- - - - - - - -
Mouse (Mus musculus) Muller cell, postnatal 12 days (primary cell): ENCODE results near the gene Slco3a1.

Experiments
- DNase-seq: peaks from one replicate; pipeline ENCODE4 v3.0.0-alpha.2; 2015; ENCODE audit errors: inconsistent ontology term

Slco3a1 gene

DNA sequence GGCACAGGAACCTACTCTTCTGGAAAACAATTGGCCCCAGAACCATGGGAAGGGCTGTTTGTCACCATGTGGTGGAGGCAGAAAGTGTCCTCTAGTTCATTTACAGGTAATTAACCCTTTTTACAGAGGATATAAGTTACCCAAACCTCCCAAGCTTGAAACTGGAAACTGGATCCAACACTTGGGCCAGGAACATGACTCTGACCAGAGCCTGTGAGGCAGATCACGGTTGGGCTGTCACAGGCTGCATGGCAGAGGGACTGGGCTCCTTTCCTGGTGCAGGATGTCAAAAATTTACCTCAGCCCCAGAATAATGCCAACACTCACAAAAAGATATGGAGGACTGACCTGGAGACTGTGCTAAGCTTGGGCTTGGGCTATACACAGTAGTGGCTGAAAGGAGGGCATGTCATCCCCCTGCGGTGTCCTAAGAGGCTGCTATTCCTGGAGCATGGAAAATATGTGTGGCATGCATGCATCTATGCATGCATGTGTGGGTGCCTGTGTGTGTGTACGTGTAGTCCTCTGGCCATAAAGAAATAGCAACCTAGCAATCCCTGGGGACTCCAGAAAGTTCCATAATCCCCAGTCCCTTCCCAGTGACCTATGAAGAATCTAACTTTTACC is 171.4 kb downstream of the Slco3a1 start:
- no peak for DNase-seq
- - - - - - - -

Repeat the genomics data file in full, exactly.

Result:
Mouse (Mus musculus) Muller cell, postnatal 12 days (primary cell): ENCODE results near the gene Slco3a1.

Experiments
- DNase-seq: peaks from one replicate; pipeline ENCODE4 v3.0.0-alpha.2; 2015; ENCODE audit errors: inconsistent ontology term

Slco3a1 gene

DNA sequence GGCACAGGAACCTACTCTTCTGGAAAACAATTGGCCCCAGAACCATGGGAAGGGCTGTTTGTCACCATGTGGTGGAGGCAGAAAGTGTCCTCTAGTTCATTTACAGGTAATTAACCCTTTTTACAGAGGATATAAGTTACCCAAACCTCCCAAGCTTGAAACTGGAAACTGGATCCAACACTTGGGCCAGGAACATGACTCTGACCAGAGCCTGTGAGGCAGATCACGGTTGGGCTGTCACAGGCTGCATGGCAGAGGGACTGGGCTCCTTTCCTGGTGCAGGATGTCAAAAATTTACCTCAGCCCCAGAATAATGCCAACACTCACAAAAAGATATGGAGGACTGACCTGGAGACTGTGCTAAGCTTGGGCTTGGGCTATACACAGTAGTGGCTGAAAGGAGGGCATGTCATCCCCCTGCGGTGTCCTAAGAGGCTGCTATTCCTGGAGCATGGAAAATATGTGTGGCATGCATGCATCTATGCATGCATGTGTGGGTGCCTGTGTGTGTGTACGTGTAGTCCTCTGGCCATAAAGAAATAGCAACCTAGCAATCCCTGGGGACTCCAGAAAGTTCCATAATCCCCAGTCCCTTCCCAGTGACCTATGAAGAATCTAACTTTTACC is 171.4 kb downstream of the Slco3a1 start:
- no peak for DNase-seq